Irrespective of who applies the law or even the substantive content of the law, it should always be the end result of enforcement of the law that matters most. Effective enforcement depends in the first instance on the Judiciary. The development and administration of the Judiciary remains a fundamental aspect in ensuring a commitment to the Rule of Law in Iraq.
The Constitution explicitly seeks to safeguard the independence of the judiciary. However provisions of the Constitution conflicts with each other by conferring upon parliament via the Higher Judicial Council the right to determine the extent of the Judiciary’s independence.
Up to the moment of ISIS’s incursion in Northern Iraq, Iraq’s economic development was in part, arguably hampered by a Judiciary who were unable for reasons of political interference to perform their basic functions of imparting swift and impartial justice which banks, foreign investors and owners of small medium enterprises would expect. Operational factors such as remuneration, security, technical and human resources continue to be the underlying drivers affecting the Judiciary’s ability to effectively carry out their duties.
However and on an encouraging note, successive administrations since 2003 have collaborated with international bodies such as the UN to increase and modernize judicial capacity to help improve the Rule of Law. It is worth noting UNAMI have recently reported that whilst Iraqi Ministry of Justice has reinstated capital punishment on convictions for terrorism under the Terrorism Law No 13 of 2005, Article 5 of this Law does allow for pardons from the death penalty or commuting sentences to life imprisonment. Whether Article 5 will be exercised by the Government on a wide-scale basis remains to be seen.
Whilst it is understandable in a fledgling democracy such as Iraq now in crisis, where the leadership historically viewed the Judiciary as being an obstacle to power and given the relative inexperience and lack of sufficient and effective capacity of the Judiciary in dealing with commercial disputes involving foreign corporations (during the past 30 years), we submit the sensible approach to understanding the extent of the authority of the Judiciary is to be clear as to what should be their role.
In respect of the Judiciary’s role, we should distinguish between constitutional matters and general civil/criminal matters. In constitutional matters, the Judiciary’s approach should be to interpret the Constitution in such a way as to reflect a truly inclusive socio-ethnic make-up of the whole of Iraq.
The Judiciary should take note that in deciding constitutional matters they must exercise extreme caution so as not to adopt an attitude of discretionary decision making to revise the Constitution in a radical manner to suit the prevailing political interests at the time. If the Judiciary is perceived to indulge in ‘Judicial activism’, this may invite accusations of cronyism which will undermine its legitimacy and defeat the very purpose the Judiciary is intended to serve which is to provide predictability for enforcing the law and in doing so uphold the Rule of Law and Justice.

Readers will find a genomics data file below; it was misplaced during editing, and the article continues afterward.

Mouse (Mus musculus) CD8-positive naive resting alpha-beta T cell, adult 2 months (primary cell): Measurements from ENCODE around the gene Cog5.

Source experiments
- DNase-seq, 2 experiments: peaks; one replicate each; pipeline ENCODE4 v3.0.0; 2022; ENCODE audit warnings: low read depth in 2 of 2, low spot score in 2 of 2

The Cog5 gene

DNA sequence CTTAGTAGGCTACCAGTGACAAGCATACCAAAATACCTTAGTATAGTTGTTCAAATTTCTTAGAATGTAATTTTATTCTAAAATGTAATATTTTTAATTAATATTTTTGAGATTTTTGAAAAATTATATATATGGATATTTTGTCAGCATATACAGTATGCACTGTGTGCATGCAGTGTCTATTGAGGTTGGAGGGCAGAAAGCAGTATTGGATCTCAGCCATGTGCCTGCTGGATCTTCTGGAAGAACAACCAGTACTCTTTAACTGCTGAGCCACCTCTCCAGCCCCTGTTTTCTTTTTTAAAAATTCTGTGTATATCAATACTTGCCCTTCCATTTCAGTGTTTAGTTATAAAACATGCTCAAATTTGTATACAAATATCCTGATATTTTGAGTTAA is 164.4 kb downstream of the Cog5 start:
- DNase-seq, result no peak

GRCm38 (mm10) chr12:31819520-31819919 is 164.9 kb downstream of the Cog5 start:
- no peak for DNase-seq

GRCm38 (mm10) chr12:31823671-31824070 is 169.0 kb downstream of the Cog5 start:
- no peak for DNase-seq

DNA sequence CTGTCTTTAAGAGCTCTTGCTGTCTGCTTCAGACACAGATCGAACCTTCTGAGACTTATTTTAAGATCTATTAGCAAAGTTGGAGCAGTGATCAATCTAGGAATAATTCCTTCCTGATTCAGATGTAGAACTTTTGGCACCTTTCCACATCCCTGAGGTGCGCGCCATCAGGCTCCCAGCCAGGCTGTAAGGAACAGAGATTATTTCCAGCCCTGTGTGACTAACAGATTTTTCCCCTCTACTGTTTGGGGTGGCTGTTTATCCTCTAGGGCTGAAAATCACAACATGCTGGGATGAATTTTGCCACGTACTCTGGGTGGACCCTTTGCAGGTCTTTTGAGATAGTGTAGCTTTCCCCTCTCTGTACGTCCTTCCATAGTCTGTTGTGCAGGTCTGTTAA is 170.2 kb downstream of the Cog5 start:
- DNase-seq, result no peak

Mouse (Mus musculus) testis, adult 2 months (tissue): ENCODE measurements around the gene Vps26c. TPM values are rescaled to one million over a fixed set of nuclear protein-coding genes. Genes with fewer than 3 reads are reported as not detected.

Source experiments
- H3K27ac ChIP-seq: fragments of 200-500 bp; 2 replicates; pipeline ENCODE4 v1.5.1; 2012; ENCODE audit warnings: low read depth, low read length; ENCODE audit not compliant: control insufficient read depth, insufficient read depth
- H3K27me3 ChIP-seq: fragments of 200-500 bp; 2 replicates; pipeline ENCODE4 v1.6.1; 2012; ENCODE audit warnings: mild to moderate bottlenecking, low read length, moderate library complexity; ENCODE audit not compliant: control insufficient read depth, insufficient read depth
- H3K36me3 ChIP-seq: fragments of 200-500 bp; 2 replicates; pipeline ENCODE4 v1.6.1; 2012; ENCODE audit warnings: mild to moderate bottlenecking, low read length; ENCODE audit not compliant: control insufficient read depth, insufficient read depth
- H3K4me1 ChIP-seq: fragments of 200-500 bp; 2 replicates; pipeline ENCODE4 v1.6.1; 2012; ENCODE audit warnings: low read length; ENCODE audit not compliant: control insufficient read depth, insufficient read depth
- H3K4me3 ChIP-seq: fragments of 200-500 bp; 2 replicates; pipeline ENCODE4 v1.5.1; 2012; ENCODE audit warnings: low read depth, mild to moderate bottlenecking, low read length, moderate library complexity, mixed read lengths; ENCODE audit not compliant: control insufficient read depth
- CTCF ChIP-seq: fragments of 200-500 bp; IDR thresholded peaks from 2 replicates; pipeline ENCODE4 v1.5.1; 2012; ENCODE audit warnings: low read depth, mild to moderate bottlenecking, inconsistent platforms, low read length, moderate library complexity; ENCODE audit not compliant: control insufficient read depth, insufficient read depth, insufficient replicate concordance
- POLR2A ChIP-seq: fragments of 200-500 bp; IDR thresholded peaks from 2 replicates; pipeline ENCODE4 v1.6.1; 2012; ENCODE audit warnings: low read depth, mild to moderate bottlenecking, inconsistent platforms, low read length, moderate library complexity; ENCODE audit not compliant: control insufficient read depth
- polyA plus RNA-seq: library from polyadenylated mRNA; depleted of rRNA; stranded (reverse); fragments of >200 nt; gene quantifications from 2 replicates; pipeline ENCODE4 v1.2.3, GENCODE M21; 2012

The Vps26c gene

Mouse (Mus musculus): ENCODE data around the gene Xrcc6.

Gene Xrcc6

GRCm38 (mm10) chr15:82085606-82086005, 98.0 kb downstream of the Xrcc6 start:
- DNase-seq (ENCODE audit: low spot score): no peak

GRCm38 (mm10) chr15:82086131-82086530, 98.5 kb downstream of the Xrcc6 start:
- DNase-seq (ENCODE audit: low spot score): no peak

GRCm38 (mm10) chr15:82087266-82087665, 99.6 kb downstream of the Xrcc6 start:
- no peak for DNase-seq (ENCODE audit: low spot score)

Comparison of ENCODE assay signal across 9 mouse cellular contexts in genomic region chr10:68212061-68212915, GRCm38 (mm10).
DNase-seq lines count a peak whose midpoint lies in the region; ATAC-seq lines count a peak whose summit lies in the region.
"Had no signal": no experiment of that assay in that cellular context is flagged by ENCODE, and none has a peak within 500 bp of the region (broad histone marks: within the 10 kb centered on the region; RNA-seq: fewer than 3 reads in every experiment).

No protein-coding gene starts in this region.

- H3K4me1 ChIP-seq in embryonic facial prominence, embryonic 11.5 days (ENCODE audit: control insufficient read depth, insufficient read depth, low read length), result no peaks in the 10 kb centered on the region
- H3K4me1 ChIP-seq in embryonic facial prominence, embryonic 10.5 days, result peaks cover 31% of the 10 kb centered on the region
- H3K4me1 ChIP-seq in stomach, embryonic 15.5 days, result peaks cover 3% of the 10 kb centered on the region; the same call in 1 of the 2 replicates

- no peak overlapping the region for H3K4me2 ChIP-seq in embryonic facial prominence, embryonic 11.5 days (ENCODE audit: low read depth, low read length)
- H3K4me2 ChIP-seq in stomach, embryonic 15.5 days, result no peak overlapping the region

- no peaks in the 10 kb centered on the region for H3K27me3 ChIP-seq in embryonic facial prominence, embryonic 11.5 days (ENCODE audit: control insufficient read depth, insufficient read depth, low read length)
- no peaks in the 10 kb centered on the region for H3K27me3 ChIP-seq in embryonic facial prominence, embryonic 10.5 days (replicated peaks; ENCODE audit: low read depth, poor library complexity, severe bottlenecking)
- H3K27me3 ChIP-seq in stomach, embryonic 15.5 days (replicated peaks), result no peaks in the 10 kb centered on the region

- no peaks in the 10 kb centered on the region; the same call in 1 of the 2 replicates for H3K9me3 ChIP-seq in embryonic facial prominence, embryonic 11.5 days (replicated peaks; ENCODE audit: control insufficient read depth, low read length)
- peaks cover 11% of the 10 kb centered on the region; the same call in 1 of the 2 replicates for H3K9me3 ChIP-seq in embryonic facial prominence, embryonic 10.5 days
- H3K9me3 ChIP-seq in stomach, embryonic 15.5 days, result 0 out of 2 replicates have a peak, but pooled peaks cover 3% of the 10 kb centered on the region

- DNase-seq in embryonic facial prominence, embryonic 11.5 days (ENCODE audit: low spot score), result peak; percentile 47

Whilst certain entrenched policy makers in Baghdad typically view the Judiciary and the Justice system with suspicion or hostility they must also equally accept that if the leadership is to govern a society where the Rule of Law is paramount, the Judiciary and the Justice system must have an integral part in checking the exercise of powers by the Executive Branch and Parliament. It is most probable the balance of the separation of powers will be addressed by the political leadership in Iraq in implementing relevant aspects of Iraq’s constitution.
International Treaties and Popular Economic Theory
The Rule of Law has effectively become the yardstick and catalyst to economic growth, as it underpins political legitimacy, a country’s laws and economic policies.
The current popular economy ideology being ‘Neo-Liberal Economics’ espouses the Rule of Law for promoting (inter alia) stable property rights and curbing arbitrary governmental action which are arguably conducive to economic growth.
The local and international business communities continue to insist on clear and simplified procedures pursuant to principles of the Rule of Law in doing business in order to reduce cumbersome regulations and policies which are often applied on an ad-hoc and discretionary basis by public officials. Some of these officials have vested or contingent interests in transactions thereby causing inordinate delays and unnecessarily increasing the costs of doing business. This system invariably creates a ‘black market economy’.
Effects of a “Black Market” Economy
In practice, the effects of a “Black Market” economy most notably now operated in territories occupied by ISIS means most types of business are increasingly forced to operate outside the Rule of Law in order to make a quick profit. The effects of a ‘black market economy’ are known to include:
Government’s inability to optimize the Federal Budget due to misleading and distorted government statistical information thereby hampering the efficiency of public expenditure and wasting precious public resources.
Expose foreign corporations to civil and criminal sanctions in foreign jurisdictions on matters of bribery or corruption, a risk most multinational entities are increasingly unwilling to take, particularly if they are listed and subject to domestic regulatory audit requirements.